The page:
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Comment Re:More Courts (Score 1) 599

The requests were made multiple times. Yes, his manager wasn't heavy handed regarding obtaining passwords due to the desire to keep the talent. But the fact is that he designed in backdoors into a critical system and rigged it to where he was the only one who could access the network management. The rest is theatrics which lead to his demise.

Comment Re:Passwords are property of the employer (Score 5, Informative) 599

Wrong - it wasn't that simple.


In December 2007, the city‟s Human Services Agency (HSA) experienced a
power outage. When power was restored, its computers could not connect to
FiberWAN—the configurations of its CE device had been erased because they had been
saved to VRAM. Childs reloaded the configurations and got the system reconnected.
When the HSA information security officer learned that the CE configurations had been
stored in VRAM, he protested to Childs that this was unacceptable. Citing security
concerns, Childs explained that he wanted to prevent a physical connection to the CE that
would allow someone to obtain the configurations using the password recovery feature.
He suggested disabling the password recovery feature instead; the information security
officer agreed. Tong also agreed to this solution, as it would address a concern about
hacking into the HSA‟s CE device. Soon, Childs disabled the password recovery feature
on all CE devices citywide, and there were no backup configurations on any of the city‟s
CE devices. As the password recovery feature could not be disabled on core PE devices,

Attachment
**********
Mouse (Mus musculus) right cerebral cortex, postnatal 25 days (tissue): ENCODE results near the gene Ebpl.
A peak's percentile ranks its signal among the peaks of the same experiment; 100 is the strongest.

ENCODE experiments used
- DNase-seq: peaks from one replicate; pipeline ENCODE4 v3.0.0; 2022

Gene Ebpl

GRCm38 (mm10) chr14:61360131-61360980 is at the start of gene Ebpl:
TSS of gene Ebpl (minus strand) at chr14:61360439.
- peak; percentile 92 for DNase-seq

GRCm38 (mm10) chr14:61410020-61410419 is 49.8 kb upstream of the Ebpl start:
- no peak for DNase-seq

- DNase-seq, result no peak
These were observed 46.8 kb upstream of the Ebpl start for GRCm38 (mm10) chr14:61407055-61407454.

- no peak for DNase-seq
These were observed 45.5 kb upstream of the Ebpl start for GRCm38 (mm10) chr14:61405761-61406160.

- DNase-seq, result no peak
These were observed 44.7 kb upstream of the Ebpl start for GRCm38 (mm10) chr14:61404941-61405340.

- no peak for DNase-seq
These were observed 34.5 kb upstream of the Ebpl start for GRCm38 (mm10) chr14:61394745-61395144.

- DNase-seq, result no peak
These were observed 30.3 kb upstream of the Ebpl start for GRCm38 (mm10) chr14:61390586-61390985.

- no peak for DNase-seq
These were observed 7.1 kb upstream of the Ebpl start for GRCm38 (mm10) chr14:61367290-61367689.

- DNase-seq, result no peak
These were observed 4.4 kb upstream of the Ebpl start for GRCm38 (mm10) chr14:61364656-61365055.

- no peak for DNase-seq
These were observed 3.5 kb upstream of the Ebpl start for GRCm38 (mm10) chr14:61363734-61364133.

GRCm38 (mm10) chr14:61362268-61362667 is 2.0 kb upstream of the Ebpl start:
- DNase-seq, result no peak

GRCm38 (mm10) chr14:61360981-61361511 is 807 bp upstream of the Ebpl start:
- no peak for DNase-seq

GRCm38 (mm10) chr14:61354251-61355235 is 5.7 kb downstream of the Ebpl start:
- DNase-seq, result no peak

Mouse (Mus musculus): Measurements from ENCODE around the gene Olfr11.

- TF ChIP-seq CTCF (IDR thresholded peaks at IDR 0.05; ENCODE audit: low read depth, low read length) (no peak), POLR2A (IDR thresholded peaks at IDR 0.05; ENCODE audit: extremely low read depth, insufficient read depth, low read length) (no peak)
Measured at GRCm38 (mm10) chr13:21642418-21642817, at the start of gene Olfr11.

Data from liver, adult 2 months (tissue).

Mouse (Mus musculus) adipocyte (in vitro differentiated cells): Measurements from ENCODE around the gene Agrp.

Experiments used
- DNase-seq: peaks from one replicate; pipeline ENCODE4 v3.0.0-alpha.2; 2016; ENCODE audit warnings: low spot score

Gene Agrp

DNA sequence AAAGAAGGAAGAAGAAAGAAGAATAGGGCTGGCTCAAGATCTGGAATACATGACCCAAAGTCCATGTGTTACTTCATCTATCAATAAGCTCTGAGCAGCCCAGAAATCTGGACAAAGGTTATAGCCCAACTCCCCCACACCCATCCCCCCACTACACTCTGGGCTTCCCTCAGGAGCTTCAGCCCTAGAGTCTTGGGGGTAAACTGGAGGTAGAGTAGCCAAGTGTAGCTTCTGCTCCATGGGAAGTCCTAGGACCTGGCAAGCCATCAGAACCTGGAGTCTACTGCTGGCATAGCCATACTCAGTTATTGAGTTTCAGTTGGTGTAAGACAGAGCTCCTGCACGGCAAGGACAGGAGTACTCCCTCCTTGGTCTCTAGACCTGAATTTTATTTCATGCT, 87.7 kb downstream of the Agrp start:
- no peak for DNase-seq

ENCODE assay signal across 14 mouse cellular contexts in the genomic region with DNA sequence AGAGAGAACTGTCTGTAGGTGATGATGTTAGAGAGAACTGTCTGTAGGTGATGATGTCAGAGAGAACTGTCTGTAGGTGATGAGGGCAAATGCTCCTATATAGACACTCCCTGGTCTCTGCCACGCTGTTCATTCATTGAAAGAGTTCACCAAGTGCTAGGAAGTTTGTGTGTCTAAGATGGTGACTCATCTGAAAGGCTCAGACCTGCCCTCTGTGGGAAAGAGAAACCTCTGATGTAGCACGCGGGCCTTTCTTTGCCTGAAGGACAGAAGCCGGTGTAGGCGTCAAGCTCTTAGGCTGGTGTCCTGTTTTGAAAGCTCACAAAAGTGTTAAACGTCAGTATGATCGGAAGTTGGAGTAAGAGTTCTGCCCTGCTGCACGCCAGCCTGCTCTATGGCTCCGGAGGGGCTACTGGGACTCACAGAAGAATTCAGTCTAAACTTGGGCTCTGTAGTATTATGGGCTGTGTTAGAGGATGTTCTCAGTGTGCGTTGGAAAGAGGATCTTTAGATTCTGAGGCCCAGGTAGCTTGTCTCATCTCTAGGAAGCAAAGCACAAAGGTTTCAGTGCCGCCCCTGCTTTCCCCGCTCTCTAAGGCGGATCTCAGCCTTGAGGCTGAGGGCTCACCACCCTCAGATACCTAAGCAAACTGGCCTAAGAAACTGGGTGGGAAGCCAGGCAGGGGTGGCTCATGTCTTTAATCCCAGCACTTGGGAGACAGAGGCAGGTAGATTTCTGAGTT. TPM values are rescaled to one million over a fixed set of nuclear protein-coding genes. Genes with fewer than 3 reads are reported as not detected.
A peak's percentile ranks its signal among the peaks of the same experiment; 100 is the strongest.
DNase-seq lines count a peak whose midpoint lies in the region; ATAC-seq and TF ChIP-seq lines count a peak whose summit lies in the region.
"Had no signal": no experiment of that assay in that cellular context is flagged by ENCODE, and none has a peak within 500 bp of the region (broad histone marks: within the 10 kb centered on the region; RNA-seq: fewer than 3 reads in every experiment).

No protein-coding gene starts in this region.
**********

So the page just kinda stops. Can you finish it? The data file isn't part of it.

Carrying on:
Childs erased their configurations that had been stored on NVRAM.

Comment Re:Passwords are property of the employer (Score 1) 599

No, that's not true either. The junior admins likely only had access to the switch infrastructure or maybe pieces that were not part of the core network. But from what I recall, he was the only one who had access to the core network infrastructure and ran it in a memory-resident condition without a configuration saved to the NVRAM for "security purposes".

Comment Re:Passwords are property of the employer (Score 2) 599

Actually, he went one step further. The way you do a password reset to infrastructure hardware is to bring the hardware down to a single user mode by powercycling and connecting into the console port. But he configured the network in such a way that there was no non-volatile configuration saved and that the act of power cycling would wipe out the configuration of the network thereby making that piece of the network failed until it could be reconfigured which on a network as large as San Francisco would be quite a challenge.

He went to far to believe that he was irreplaceable and the fact that his own supervisors let themselves be put in that situation are almost as culpable.

Comment Re:no such beast. (Score 1) 6

+1 as you cannot change the laws of physics.

You might want to look into providers like Inmarsat who will be releasing a new product soon that will be >1mbit bi-directional. Also there are Ku band providers like Hughes and others who provide megabits of speed. As for weather, keep in mind as the higher in frequency you go, the more that weather and obstructions play a factor in connection speed.

Comment Re:Is this really something we want to celebrate? (Score 1) 666

I've driven both... alot. And I would consider the Autobahn *marginally* better in terms of condition. And he was driving a vehicle that passed those same vehicle inspections (save for the extra fuel tanks). The reality is that most drivers in America don't drive well. Typically they're way too distracted.